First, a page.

By Helene Stapinski
Random House $23.95
Helene Stapinski's memoir begins on an August evening in Jersey City, N.J., when she was 5 years old. She and her cousin Geri were playing with Barbie dolls in her parents' kitchen when they heard sirens. Presently her Grandfather Beansie was arrested outside their front door with a gun in his hand. He had come to kill the family.
Stapinski wraps up the family biography a few decades later with a description of the arrest of her favorite cousin, Geri. Stapinski remembers being glad to be rid of her grandfather, but seeing her cousin arrested made her truly sad.
Jersey City was a tough place to grow up, and Stapinski's family was as tough as anybody's in town. The reader is blessed because Stapinski chose a career in journalism rather than crime — though the career has not been easy for her. Stapinski's relatives continue to present her with ethical dilemmas and gifts of stolen goods. — Susan Whitney
By John Banville
This novel is about Alexander Cleave, a famous actor who suffers the actor's traditional nightmare — he freezes onstage in mid-performance — "cold sweat, mute helpless fish-mouths, the works." Offstage, he discovers he no longer knows the lines of everyday life either. His self has gone away and been replaced by other selves who show up beside him or inside him.
Banville, the Irish author of 12 novels, is once again dealing with a favorite topic for him — the illusiveness of identity.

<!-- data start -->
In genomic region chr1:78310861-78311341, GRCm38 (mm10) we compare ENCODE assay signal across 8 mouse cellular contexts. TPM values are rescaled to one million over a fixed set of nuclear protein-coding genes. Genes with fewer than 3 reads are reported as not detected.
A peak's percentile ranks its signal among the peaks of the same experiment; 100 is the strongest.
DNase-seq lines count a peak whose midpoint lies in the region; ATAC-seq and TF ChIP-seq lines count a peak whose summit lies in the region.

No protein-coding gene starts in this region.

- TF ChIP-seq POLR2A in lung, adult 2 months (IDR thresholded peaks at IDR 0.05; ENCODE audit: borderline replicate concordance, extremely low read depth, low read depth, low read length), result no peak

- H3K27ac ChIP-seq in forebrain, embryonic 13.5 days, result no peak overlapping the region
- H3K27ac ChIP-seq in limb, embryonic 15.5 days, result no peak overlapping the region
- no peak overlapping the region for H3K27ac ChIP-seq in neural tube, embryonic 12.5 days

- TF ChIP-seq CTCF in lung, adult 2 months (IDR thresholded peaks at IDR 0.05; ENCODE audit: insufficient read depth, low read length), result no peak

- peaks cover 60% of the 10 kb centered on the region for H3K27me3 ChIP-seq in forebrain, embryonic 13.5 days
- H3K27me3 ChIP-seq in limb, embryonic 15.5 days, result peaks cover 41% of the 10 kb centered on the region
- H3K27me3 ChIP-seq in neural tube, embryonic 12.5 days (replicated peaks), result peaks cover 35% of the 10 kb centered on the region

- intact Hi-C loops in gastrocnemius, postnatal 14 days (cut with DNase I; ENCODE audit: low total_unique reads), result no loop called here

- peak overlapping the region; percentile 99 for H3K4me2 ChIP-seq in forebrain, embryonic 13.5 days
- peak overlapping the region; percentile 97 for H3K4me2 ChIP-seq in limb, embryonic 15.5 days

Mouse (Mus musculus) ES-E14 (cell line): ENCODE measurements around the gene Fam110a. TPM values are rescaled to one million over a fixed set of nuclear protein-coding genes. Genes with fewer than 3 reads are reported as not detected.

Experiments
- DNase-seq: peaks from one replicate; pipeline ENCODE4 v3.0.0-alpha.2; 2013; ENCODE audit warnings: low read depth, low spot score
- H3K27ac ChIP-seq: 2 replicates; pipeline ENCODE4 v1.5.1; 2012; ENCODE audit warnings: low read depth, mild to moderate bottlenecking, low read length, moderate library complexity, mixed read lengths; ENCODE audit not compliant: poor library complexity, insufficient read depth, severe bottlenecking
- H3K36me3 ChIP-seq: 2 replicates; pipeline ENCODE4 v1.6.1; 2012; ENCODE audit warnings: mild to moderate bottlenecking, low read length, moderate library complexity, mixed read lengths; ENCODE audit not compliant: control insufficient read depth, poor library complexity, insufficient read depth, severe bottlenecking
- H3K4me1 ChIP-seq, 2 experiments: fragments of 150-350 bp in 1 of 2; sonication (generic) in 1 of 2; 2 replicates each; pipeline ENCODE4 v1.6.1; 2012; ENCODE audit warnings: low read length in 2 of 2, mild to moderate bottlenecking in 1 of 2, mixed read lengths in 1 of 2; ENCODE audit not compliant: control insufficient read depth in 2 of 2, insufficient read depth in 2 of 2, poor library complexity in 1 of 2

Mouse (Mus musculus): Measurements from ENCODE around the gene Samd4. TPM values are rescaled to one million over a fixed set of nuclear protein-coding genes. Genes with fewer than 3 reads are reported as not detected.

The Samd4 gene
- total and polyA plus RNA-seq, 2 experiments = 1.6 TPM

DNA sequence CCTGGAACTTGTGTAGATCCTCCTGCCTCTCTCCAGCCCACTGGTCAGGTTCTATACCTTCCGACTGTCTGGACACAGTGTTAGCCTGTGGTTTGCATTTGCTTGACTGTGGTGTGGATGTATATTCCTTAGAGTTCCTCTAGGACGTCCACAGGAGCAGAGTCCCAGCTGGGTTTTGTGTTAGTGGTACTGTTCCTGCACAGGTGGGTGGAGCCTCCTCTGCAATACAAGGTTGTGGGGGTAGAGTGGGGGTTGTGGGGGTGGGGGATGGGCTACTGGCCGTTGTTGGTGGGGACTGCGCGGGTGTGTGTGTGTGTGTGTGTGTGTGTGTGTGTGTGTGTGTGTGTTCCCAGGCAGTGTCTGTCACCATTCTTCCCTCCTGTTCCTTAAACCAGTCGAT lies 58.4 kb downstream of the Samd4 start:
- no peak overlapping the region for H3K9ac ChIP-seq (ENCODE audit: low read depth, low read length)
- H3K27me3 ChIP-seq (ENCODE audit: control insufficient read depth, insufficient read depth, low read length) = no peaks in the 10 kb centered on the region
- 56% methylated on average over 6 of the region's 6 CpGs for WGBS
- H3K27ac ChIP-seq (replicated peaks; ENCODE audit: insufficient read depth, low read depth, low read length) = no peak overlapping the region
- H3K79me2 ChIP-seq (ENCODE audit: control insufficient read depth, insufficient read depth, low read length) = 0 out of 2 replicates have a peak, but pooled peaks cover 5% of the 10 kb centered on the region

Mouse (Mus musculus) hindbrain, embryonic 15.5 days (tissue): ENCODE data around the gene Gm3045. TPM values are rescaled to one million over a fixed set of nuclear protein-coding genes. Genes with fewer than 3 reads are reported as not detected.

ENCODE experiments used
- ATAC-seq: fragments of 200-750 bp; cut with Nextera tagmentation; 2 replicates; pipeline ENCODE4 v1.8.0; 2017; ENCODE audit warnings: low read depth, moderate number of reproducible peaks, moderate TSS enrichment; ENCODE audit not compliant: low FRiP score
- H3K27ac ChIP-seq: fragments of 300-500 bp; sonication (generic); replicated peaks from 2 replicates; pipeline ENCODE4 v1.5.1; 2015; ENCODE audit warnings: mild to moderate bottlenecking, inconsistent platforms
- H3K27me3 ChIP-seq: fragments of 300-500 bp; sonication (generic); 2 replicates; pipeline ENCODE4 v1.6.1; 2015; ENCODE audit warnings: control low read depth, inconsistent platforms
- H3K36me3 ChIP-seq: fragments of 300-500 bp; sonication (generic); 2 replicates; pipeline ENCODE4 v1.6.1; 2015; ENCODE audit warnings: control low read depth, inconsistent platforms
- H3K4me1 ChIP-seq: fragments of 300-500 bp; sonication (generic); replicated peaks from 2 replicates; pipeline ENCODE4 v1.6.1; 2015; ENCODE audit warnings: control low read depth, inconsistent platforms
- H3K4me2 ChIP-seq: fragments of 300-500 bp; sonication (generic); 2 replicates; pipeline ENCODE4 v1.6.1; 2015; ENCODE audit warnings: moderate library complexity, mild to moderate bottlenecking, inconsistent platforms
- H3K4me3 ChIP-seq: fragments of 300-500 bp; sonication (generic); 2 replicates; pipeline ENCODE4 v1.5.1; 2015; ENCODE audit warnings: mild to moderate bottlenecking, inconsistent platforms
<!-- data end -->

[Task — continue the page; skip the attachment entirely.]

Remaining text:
Cleave retreats to his childhood home, where there was no audience, in an effort to get in touch with himself. There he faces numerous apparitions and tries desperately to understand them. This book demonstrates the indisputable fact that Banville is a unique author. — Dennis Lythgoe
'William Henry Jackson'
By Elwood P. Bonney, edited by Lloyd W. Gundy
Colorado Historical Society, $12.95
This remarkable little volume, available both in hardcover ($24.95) and soft cover ($12.95), is actually Elwood P. Bonney's diary descriptions of the great pioneer artist and photographer, William Henry Jackson. The 90-year-old Jackson traded stories with old-timers who met at the Explorers Club and the adventurers' Club in New York City, where he met Elwood P. Bonney in 1932.
From then on, Bonney kept a journal of Jackson's recollections and accomplishments. Jackson was an especially interesting man whose life and work spanned the development and transformation of the West, from the 1860s to World War II. The book includes full-color images of Jackson's paintings and black-and-white illustrations of the distinguished photographer's last years. — Dennis Lythgoe